A sharp slowdown in the Chinese property market coupled with fears about corporate defaults combined to make lenders extra cautious in July, resulting in the lowest monthly level of new credit since the 2008 global financial crisis.
Total social financing, including new loans, off-balance sheet lending and direct financing, dropped to 273.1bn yuan (CNY), equivalent to US$43.3bn or £26.5bn, and well short of the expected total of CNY1.5 trillion.
Short-term corporate loans were the hardest hit while medium-term loans and those to households held up better.
The People’s Bank of China (PBOC) by releasing a statement with the data to explain the surprise result. It said the lower-than-expected figure followed a surge in loans during June and that July was typically a slow month. It also provided the market with an unexpected update on August’s figures, revealing that credit had been growing steadily.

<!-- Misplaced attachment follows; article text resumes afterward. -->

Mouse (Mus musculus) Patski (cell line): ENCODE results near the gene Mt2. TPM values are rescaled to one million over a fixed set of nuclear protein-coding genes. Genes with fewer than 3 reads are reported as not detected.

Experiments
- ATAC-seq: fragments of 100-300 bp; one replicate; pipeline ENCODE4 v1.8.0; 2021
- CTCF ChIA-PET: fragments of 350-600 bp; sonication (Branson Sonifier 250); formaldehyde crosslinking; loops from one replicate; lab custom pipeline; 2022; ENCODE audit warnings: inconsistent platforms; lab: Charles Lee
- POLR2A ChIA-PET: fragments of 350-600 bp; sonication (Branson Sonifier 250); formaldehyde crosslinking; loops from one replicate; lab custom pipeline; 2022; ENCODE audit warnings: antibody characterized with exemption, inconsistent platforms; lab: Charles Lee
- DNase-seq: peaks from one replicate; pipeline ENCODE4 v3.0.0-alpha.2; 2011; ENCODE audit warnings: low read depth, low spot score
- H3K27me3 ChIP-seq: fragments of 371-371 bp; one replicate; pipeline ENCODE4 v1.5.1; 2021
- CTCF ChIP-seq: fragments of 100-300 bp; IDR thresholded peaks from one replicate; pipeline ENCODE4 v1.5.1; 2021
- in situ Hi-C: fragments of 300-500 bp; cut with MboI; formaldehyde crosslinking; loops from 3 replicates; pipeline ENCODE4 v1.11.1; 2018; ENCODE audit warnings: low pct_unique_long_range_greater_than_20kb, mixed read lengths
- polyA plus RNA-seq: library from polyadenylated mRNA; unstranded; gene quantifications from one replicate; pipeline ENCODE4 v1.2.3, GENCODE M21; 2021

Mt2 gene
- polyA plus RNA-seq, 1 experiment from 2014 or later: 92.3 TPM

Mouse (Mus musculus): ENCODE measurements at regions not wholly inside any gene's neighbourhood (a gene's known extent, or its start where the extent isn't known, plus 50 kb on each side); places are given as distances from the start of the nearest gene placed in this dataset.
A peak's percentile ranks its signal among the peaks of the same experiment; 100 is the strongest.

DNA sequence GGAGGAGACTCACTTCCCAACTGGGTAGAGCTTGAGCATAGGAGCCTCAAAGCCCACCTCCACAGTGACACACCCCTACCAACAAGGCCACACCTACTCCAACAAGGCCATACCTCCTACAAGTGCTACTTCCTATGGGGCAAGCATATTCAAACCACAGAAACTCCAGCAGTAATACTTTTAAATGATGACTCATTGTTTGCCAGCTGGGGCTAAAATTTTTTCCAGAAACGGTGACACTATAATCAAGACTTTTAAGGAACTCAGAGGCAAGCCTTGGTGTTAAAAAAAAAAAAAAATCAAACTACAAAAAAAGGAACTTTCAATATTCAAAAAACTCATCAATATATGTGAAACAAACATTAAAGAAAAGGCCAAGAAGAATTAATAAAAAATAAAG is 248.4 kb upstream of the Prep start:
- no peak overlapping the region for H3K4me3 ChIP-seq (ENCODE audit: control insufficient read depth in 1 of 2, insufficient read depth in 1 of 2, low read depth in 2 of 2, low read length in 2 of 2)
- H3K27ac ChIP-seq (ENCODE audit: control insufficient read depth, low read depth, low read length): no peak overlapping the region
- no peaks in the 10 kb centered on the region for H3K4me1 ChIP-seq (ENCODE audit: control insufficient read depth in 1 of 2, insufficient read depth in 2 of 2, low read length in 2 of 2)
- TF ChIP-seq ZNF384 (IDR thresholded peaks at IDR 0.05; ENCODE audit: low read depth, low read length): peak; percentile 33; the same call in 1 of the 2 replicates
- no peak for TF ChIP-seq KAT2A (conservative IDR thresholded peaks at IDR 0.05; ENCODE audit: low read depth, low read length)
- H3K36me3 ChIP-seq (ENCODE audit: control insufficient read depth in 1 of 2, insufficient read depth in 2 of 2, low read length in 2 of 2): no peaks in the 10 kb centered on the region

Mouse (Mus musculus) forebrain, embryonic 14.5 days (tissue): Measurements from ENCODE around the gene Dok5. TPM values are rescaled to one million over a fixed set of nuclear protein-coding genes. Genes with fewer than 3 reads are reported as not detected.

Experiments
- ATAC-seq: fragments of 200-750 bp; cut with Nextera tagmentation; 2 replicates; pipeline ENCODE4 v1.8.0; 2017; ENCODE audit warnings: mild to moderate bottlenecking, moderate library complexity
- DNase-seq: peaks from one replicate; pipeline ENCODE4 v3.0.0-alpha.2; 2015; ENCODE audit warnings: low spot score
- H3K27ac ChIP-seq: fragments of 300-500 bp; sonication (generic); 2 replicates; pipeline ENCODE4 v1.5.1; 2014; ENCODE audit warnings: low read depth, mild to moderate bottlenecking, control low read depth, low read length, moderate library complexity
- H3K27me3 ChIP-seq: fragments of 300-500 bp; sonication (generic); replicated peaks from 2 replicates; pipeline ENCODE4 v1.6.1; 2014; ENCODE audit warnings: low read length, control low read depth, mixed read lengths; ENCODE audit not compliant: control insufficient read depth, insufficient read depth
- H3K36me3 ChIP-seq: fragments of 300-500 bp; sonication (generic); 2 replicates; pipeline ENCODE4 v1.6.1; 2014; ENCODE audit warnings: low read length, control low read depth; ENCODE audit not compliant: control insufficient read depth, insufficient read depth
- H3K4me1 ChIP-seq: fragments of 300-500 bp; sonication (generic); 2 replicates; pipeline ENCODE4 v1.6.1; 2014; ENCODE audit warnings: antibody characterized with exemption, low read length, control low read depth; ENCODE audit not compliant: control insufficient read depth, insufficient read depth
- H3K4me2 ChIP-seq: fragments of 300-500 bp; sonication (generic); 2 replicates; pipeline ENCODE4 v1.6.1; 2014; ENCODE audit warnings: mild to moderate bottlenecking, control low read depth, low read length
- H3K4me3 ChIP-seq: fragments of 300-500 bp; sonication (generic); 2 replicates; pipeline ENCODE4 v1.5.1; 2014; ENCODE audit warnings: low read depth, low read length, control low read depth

However, ANZ China economist Liu Li-Gang said that the scale of the drop in lending had only been paralleled twice before; following the September 11 2001 terrorist attacks on the US and at the time of the Lehman Brothers collapse in September 2008. “This shows banks are becoming risk averse as they have suddenly stopped lending,” he added.
BNP Paribas economists called the figures ‘rather abnormal’ and ‘worrisome’, while Barclays’ analysts said “more policy easing is unavoidable if the government wants to achieve the 7.5% growth target.”
Last month the International Monetary Fund (IMF) urged China to target slower expansion in 2015, saying its economy faces a number of vulnerabilities ranging from rising debt to financial institutions’ exposure to real estate.
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